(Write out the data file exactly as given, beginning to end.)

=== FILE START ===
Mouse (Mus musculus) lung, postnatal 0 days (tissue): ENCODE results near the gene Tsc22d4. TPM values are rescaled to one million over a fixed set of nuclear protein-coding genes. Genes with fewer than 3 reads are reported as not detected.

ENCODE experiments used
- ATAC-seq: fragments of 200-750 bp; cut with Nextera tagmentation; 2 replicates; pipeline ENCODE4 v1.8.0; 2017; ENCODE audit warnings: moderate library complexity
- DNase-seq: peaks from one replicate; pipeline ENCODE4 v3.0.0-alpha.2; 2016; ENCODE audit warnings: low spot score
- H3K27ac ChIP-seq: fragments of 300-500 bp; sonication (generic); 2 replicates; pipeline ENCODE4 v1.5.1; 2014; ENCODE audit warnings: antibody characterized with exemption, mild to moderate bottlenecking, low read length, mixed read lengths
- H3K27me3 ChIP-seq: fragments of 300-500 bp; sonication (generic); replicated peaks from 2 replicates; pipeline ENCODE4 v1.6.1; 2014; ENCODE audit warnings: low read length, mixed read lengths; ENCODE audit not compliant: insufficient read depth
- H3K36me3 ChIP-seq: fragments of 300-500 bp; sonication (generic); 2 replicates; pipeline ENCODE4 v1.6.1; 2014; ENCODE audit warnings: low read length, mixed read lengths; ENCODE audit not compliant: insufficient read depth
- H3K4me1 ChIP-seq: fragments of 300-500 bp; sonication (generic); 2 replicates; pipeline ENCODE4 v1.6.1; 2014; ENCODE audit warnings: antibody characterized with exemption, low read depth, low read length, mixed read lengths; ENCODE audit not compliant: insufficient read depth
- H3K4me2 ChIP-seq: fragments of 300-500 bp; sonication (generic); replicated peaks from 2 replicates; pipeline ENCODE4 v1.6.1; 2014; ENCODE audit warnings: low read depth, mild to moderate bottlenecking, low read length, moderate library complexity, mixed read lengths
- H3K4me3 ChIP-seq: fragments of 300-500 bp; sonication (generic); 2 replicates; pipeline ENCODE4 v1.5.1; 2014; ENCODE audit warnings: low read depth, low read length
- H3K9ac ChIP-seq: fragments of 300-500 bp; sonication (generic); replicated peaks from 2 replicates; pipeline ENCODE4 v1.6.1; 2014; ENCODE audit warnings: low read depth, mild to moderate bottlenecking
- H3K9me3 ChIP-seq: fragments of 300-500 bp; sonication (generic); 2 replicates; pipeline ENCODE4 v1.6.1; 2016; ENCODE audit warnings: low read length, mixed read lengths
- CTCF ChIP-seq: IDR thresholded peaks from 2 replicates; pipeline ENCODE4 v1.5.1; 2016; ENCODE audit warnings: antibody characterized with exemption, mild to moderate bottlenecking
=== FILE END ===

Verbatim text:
Mouse (Mus musculus) lung, postnatal 0 days (tissue): ENCODE results near the gene Tsc22d4. TPM values are rescaled to one million over a fixed set of nuclear protein-coding genes. Genes with fewer than 3 reads are reported as not detected.

ENCODE experiments used
- ATAC-seq: fragments of 200-750 bp; cut with Nextera tagmentation; 2 replicates; pipeline ENCODE4 v1.8.0; 2017; ENCODE audit warnings: moderate library complexity
- DNase-seq: peaks from one replicate; pipeline ENCODE4 v3.0.0-alpha.2; 2016; ENCODE audit warnings: low spot score
- H3K27ac ChIP-seq: fragments of 300-500 bp; sonication (generic); 2 replicates; pipeline ENCODE4 v1.5.1; 2014; ENCODE audit warnings: antibody characterized with exemption, mild to moderate bottlenecking, low read length, mixed read lengths
- H3K27me3 ChIP-seq: fragments of 300-500 bp; sonication (generic); replicated peaks from 2 replicates; pipeline ENCODE4 v1.6.1; 2014; ENCODE audit warnings: low read length, mixed read lengths; ENCODE audit not compliant: insufficient read depth
- H3K36me3 ChIP-seq: fragments of 300-500 bp; sonication (generic); 2 replicates; pipeline ENCODE4 v1.6.1; 2014; ENCODE audit warnings: low read length, mixed read lengths; ENCODE audit not compliant: insufficient read depth
- H3K4me1 ChIP-seq: fragments of 300-500 bp; sonication (generic); 2 replicates; pipeline ENCODE4 v1.6.1; 2014; ENCODE audit warnings: antibody characterized with exemption, low read depth, low read length, mixed read lengths; ENCODE audit not compliant: insufficient read depth
- H3K4me2 ChIP-seq: fragments of 300-500 bp; sonication (generic); replicated peaks from 2 replicates; pipeline ENCODE4 v1.6.1; 2014; ENCODE audit warnings: low read depth, mild to moderate bottlenecking, low read length, moderate library complexity, mixed read lengths
- H3K4me3 ChIP-seq: fragments of 300-500 bp; sonication (generic); 2 replicates; pipeline ENCODE4 v1.5.1; 2014; ENCODE audit warnings: low read depth, low read length
- H3K9ac ChIP-seq: fragments of 300-500 bp; sonication (generic); replicated peaks from 2 replicates; pipeline ENCODE4 v1.6.1; 2014; ENCODE audit warnings: low read depth, mild to moderate bottlenecking
- H3K9me3 ChIP-seq: fragments of 300-500 bp; sonication (generic); 2 replicates; pipeline ENCODE4 v1.6.1; 2016; ENCODE audit warnings: low read length, mixed read lengths
- CTCF ChIP-seq: IDR thresholded peaks from 2 replicates; pipeline ENCODE4 v1.5.1; 2016; ENCODE audit warnings: antibody characterized with exemption, mild to moderate bottlenecking